Department of ENT & Head Neck Surgery, Pt. Jawaharlal Nehru Memorial Medical College, Raipur, Chhattisgarh India.

The deleterious effects of smoking on laryngeal mucosa are indisputable. Smoking not only causes histologic (microscopic) alterations in the vocal fold epithelium but also affect the acoustic property of voice. The goal of this study was to determine the effects of smoking on the laryngeal structures and phonatory physiology via videostroboscopy, acoustic voice analysis and electroglottography. Read More

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January 2014

The novel secreted factor MIG-18 acts with MIG-17/ADAMTS to control cell migration in Caenorhabditis elegans.

Genetics 2014 Feb 6;196(2):471-9. Epub 2013 Dec 6.

Department of Bioscience, Kwansei Gakuin University, Sanda 669-1337, Japan.

The migration of Caenorhabditis elegans gonadal distal tip cells (DTCs) offers an excellent model to study the migration of epithelial tubes in organogenesis. mig-18 mutants cause meandering or wandering migration of DTCs during gonad formation, which is very similar to that observed in animals with mutations in mig-17, which encodes a secreted metalloprotease of the ADAMTS (a disintegrin and metalloprotease with thrombospondin motifs) family. MIG-18 is a novel secreted protein that is conserved only among nematode species. Read More

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February 2014

[Role of ADAMTSs in cell migration in the nematode C. elegans].

Seikagaku 2010 Oct;82(10):957-62

Department of Bioscience, Kwansei Gakuin University, Hyogo, Japan.

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October 2010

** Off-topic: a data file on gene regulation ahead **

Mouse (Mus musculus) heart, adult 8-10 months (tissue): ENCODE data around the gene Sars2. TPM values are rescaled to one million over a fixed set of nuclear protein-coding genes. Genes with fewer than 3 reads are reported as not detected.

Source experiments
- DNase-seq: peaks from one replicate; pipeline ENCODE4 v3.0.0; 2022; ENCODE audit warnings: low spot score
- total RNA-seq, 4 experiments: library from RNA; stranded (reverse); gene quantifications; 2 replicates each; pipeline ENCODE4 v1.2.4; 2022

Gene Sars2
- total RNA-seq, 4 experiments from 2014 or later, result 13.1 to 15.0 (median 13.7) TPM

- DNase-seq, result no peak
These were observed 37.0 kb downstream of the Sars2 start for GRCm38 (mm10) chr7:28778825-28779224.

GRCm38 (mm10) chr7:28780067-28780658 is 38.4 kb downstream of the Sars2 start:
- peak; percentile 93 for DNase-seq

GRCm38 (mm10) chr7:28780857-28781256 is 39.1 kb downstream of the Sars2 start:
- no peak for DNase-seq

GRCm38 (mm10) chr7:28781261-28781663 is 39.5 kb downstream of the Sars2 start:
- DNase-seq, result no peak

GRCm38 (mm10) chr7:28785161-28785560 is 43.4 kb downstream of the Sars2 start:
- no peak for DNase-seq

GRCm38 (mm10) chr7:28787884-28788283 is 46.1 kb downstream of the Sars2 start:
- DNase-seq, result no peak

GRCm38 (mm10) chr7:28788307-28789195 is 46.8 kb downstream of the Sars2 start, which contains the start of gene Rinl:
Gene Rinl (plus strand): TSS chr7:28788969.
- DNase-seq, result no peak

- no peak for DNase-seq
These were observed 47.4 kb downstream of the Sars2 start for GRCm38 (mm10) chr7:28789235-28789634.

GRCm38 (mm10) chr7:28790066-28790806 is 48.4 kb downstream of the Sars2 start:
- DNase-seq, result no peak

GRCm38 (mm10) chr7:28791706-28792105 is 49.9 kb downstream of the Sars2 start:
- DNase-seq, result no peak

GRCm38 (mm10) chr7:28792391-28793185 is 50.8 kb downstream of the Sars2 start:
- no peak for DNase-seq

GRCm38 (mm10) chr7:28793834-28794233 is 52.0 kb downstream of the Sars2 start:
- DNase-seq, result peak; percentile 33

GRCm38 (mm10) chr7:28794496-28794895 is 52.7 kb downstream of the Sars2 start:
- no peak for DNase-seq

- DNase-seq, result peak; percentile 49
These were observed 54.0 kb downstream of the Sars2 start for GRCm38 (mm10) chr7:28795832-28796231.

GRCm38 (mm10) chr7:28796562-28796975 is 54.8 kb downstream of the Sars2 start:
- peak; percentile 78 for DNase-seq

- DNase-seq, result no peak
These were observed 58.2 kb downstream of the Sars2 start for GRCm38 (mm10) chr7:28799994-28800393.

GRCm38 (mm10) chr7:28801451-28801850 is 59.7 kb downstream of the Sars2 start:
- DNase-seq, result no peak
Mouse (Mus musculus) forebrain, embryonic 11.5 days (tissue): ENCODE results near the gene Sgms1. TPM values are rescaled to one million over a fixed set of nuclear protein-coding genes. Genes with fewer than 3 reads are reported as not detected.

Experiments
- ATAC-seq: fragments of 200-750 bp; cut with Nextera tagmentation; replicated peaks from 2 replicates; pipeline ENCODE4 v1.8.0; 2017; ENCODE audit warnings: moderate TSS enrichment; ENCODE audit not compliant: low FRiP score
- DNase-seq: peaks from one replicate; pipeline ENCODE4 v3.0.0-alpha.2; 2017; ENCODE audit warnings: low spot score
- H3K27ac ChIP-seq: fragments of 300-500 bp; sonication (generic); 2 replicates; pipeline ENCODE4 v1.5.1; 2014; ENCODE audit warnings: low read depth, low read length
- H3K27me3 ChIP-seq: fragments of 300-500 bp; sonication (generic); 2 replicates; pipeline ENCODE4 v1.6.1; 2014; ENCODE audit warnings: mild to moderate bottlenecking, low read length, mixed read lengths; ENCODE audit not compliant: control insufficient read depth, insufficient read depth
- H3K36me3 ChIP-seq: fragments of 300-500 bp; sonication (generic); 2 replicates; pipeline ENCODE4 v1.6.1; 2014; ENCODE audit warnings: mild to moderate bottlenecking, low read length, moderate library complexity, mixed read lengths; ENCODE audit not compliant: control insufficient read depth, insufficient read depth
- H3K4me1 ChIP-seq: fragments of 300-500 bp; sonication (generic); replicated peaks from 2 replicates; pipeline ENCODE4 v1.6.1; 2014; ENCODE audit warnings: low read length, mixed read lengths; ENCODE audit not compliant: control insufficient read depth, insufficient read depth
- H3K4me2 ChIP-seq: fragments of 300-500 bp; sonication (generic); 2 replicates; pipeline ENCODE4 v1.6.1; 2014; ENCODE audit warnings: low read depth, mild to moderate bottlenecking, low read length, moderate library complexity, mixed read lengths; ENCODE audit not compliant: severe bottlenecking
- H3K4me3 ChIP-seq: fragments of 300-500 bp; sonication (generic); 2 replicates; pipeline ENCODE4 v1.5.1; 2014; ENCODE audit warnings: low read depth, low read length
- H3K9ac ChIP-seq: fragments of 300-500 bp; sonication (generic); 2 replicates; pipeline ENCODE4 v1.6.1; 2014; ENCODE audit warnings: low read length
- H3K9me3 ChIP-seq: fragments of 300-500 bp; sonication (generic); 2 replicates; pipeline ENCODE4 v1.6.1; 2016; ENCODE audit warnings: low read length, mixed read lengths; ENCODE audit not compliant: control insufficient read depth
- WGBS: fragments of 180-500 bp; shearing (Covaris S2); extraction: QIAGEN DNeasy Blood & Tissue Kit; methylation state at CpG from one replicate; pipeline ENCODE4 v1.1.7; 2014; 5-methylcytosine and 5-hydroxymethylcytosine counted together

Genetics of extracellular matrix remodeling during organ growth using the Caenorhabditis elegans pharynx model.

Genetics 2010 Nov 30;186(3):969-82. Epub 2010 Aug 30.

Department of Cell and Molecular Biology, University of Gothenburg, S-405 30 Gothenburg, Sweden.

The organs of animal embryos are typically covered with an extracellular matrix (ECM) that must be carefully remodeled as these organs enlarge during post-embryonic growth; otherwise, their shape and functions may be compromised. We previously described the twisting of the Caenorhabditis elegans pharynx (here called the Twp phenotype) as a quantitative mutant phenotype that worsens as that organ enlarges during growth. Mutations previously known to cause pharyngeal twist affect membrane proteins with large extracellular domains (DIG-1 and SAX-7), as well as a C. Read More

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November 2010

C. elegans mig-6 encodes papilin isoforms that affect distinct aspects of DTC migration, and interacts genetically with mig-17 and collagen IV.

Development 2009 May 18;136(9):1433-42. Epub 2009 Mar 18.

Samuel Lunenfeld Research Institute of Mount Sinai Hospital, Toronto, M5G 1X5, Canada.

The gonad arms of C. elegans hermaphrodites acquire invariant shapes by guided migrations of distal tip cells (DTCs), which occur in three phases that differ in the direction and basement membrane substrata used for movement. We found that mig-6 encodes long (MIG-6L) and short (MIG-6S) isoforms of the extracellular matrix protein papilin, each required for distinct aspects of DTC migration. Read More